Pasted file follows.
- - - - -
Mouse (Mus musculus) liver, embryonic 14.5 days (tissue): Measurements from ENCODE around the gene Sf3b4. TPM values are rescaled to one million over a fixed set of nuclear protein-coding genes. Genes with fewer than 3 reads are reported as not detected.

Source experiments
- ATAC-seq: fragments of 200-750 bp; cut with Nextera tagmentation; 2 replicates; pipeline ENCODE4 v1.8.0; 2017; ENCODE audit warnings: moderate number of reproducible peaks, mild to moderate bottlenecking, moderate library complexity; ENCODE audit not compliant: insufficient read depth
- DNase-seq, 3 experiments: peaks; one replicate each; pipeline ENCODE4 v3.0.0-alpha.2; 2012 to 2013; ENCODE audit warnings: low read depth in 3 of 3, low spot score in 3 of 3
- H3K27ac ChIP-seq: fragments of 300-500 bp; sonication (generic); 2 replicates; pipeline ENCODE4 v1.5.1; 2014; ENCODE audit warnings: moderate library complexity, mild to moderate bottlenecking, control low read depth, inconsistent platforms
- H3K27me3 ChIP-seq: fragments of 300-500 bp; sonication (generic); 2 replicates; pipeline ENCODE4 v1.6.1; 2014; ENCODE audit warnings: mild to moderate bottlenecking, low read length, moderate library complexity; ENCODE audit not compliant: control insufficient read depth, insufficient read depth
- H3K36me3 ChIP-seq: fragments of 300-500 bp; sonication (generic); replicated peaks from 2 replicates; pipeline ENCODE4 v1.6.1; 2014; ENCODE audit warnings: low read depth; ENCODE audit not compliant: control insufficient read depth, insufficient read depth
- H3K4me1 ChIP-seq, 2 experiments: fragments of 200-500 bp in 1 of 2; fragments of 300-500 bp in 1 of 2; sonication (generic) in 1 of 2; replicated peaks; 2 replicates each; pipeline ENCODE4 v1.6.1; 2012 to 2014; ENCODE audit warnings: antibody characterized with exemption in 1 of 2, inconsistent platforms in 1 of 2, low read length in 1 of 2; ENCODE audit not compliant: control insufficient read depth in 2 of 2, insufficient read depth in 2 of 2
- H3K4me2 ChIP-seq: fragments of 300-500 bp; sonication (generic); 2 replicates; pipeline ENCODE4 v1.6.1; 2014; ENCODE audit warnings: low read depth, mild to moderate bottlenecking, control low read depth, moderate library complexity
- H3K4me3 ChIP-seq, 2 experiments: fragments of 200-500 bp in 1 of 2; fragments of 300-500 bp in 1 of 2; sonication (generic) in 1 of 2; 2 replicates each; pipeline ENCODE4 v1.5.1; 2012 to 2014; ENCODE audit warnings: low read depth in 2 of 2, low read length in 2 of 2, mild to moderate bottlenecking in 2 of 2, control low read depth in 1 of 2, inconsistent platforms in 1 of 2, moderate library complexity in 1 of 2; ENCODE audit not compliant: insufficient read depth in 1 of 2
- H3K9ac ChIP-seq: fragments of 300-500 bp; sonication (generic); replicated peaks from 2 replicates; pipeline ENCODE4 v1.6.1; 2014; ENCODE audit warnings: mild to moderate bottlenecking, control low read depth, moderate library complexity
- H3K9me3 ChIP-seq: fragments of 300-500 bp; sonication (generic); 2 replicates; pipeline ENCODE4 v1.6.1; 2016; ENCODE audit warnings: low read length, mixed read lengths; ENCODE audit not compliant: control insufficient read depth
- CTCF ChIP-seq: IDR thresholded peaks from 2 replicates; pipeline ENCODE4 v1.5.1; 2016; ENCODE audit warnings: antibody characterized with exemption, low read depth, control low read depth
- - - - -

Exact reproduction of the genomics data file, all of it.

Mouse (Mus musculus) liver, embryonic 14.5 days (tissue): Measurements from ENCODE around the gene Sf3b4. TPM values are rescaled to one million over a fixed set of nuclear protein-coding genes. Genes with fewer than 3 reads are reported as not detected.

Source experiments
- ATAC-seq: fragments of 200-750 bp; cut with Nextera tagmentation; 2 replicates; pipeline ENCODE4 v1.8.0; 2017; ENCODE audit warnings: moderate number of reproducible peaks, mild to moderate bottlenecking, moderate library complexity; ENCODE audit not compliant: insufficient read depth
- DNase-seq, 3 experiments: peaks; one replicate each; pipeline ENCODE4 v3.0.0-alpha.2; 2012 to 2013; ENCODE audit warnings: low read depth in 3 of 3, low spot score in 3 of 3
- H3K27ac ChIP-seq: fragments of 300-500 bp; sonication (generic); 2 replicates; pipeline ENCODE4 v1.5.1; 2014; ENCODE audit warnings: moderate library complexity, mild to moderate bottlenecking, control low read depth, inconsistent platforms
- H3K27me3 ChIP-seq: fragments of 300-500 bp; sonication (generic); 2 replicates; pipeline ENCODE4 v1.6.1; 2014; ENCODE audit warnings: mild to moderate bottlenecking, low read length, moderate library complexity; ENCODE audit not compliant: control insufficient read depth, insufficient read depth
- H3K36me3 ChIP-seq: fragments of 300-500 bp; sonication (generic); replicated peaks from 2 replicates; pipeline ENCODE4 v1.6.1; 2014; ENCODE audit warnings: low read depth; ENCODE audit not compliant: control insufficient read depth, insufficient read depth
- H3K4me1 ChIP-seq, 2 experiments: fragments of 200-500 bp in 1 of 2; fragments of 300-500 bp in 1 of 2; sonication (generic) in 1 of 2; replicated peaks; 2 replicates each; pipeline ENCODE4 v1.6.1; 2012 to 2014; ENCODE audit warnings: antibody characterized with exemption in 1 of 2, inconsistent platforms in 1 of 2, low read length in 1 of 2; ENCODE audit not compliant: control insufficient read depth in 2 of 2, insufficient read depth in 2 of 2
- H3K4me2 ChIP-seq: fragments of 300-500 bp; sonication (generic); 2 replicates; pipeline ENCODE4 v1.6.1; 2014; ENCODE audit warnings: low read depth, mild to moderate bottlenecking, control low read depth, moderate library complexity
- H3K4me3 ChIP-seq, 2 experiments: fragments of 200-500 bp in 1 of 2; fragments of 300-500 bp in 1 of 2; sonication (generic) in 1 of 2; 2 replicates each; pipeline ENCODE4 v1.5.1; 2012 to 2014; ENCODE audit warnings: low read depth in 2 of 2, low read length in 2 of 2, mild to moderate bottlenecking in 2 of 2, control low read depth in 1 of 2, inconsistent platforms in 1 of 2, moderate library complexity in 1 of 2; ENCODE audit not compliant: insufficient read depth in 1 of 2
- H3K9ac ChIP-seq: fragments of 300-500 bp; sonication (generic); replicated peaks from 2 replicates; pipeline ENCODE4 v1.6.1; 2014; ENCODE audit warnings: mild to moderate bottlenecking, control low read depth, moderate library complexity
- H3K9me3 ChIP-seq: fragments of 300-500 bp; sonication (generic); 2 replicates; pipeline ENCODE4 v1.6.1; 2016; ENCODE audit warnings: low read length, mixed read lengths; ENCODE audit not compliant: control insufficient read depth
- CTCF ChIP-seq: IDR thresholded peaks from 2 replicates; pipeline ENCODE4 v1.5.1; 2016; ENCODE audit warnings: antibody characterized with exemption, low read depth, control low read depth